PZL-130 Orlik is a two-seat primary jet trainer which was designed and manufactured by Poland-based Panstwowe Zaklady Lotnicze (PZL) Warszawa-Okecie (now known as Airbus Military) for the Polish Air Force (PoAF). Approximately 50 Orlik aircraft are currently operational worldwide.
In September 2011, Airbus Military Polska signed an agreement with the PoAF to build an advanced version, the PZL-130 Orlik TC-II GC.
The upgraded version will feature a glass cockpit integrated with a modern avionics suite. It minimises the workload of the pilot, enhancing safety and efficiency of flight operations. It is expected to fly in 2013, with certification planned for the same year.
PZL-130 Orlik trainer variants
The PZL-130 has six variants, namely PZL-130T Turbo Orlik, PZL-130TM Orlik, PZL-130TB Orlik, PZL-130TC I Orlik, PZL-130TC II Orlik and PZL-130TC III Orlik.
The original aircraft with one Vedeneyev M14Pm piston engine
PZL-130T Turbo Orlik
Variant with a Pratt & Whitney Canada PT6A-25P turboprop engine
Variant with a Walter M601E turboprop engine
Variant with a Walter M601T turboprop engine
PZL-130TC I Orlik
Variant with added Martin-Baker Mk.11, zero-zero class ejection seats and modernized avionics
PZL-130TC II Orlik (Garmin)
Variant with Pratt & Whitney Canada PT6A-25C turboprop, added winglets, modernized Garmin avionics and changed flight tutor’s seat position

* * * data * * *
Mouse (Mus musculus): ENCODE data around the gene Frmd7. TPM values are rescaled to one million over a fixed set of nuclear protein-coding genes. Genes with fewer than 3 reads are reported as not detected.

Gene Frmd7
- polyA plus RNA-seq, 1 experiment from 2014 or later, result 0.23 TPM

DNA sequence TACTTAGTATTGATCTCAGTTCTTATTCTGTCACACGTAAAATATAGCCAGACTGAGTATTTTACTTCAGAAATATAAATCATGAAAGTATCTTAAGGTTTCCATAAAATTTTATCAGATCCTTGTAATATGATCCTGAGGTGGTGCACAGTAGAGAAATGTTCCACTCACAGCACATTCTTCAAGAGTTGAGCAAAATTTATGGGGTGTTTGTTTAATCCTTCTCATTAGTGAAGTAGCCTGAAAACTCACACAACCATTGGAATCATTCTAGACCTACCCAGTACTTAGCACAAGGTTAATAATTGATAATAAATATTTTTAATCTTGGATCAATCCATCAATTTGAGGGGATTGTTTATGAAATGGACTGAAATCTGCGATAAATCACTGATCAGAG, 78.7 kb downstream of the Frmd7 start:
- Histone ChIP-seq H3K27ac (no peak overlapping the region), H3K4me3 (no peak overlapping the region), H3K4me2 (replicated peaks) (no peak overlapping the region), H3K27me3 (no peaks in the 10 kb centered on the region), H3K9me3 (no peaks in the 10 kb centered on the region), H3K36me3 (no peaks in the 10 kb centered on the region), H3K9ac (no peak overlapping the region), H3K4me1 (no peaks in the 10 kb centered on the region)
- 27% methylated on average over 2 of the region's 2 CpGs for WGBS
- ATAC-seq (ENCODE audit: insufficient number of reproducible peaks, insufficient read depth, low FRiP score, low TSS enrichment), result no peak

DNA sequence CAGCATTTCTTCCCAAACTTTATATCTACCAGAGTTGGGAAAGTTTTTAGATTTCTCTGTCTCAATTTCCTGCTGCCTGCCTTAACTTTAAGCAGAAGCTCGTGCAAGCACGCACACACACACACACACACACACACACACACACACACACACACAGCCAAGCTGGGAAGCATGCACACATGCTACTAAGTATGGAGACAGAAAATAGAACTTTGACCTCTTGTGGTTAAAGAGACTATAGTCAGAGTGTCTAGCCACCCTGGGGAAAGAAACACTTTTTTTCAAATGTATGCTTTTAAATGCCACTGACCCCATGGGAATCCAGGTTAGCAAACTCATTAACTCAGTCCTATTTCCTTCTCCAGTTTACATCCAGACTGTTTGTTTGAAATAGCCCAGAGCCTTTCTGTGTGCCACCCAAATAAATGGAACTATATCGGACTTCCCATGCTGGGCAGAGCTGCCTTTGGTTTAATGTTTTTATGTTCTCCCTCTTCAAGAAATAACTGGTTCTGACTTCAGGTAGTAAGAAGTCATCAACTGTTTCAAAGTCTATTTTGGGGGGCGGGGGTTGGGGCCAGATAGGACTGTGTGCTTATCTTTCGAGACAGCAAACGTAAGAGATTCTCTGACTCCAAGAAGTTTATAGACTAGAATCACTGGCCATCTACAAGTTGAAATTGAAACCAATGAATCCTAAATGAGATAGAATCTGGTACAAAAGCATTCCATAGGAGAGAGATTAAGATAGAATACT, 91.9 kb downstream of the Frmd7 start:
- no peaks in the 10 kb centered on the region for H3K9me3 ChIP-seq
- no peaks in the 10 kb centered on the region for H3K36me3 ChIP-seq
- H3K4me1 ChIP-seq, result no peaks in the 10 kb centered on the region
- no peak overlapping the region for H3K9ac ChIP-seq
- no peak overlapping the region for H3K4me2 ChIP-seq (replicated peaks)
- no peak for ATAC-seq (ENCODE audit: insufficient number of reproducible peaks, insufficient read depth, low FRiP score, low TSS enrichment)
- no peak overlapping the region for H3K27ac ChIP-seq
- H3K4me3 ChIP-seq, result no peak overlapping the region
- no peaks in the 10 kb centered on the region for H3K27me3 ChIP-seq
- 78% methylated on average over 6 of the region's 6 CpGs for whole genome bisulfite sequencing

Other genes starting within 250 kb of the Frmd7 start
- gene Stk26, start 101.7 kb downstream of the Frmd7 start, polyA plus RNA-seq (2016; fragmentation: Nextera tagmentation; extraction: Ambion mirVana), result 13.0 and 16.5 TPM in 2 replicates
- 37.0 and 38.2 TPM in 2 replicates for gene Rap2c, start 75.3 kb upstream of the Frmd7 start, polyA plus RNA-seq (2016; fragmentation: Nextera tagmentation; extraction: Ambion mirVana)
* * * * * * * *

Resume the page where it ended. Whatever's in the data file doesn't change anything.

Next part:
PZL-130TC II Orlik (GC)
Variant with glass cockpit and Head-Up Display, company name is Orlik MPT (Multi Purpose Trainer).
The PZL-130T Turbo Orlik is an improved version powered by a Pratt & Whitney Canada PT6A-25P turboprop engine.
The PZL-130TM Orlik is equipped with a Walter M601E turboprop engine. The PZL-130TB Orlik is incorporated with a Walter M601T turboprop engine.
PZL 130 TC-1
The PZL-130TC I Orlik features Martin-Baker Mk11 zero by zero ejection seats and modern avionics. Its maiden flight took place in 1989. The PZL-130TC II Orlik is powered by Pratt & Whitney’s Canada PT6A-25C turboprop engine and a four-blade Hartzell propeller.
PZL-130TC II Orlik (GC) MPT (Multi Purpose Trainer)
The PZL-130TC III Orlik will house an advanced avionics including a head-up display.
Orders, deliveries and design of the PZL-130 Orlik
The PoAF ordered 48 PZL-130 Orlik aircraft in 1991. About 28 PZL-130s were in service with the PoAF as of September 2011.
The aircraft is designed to supersede the existing PZL-110 Kolibers and meet the US FAR 23 regulations.
It can hover with a flight envelope of +7g and -3g. The tricycle-type retractable landing gear design enables the Orlik to operate on unprepared and semi-prepared airstrips.
The PZL-130 is designed for aerobatic training, IFR training, navigation training, formation flying, air combat training, air gunnery, ground attacks, reconnaissance, target acquisition and target towing.
Development of the PZL-130 Orlik trainer aircraft
The proposal to build the PZL-130 was raised in 1980. PZL Warszawa-Okecie started working on the design of PZL-130 in 1981.
Development commenced in 1982 with an intention to build four airframes (a static test aircraft and three flying prototypes). The maiden flight of the initial prototype took place in October 1984. The second and third prototypes went on their first flights in December 1984 and January 1985. A static test aircraft was also completed during this time.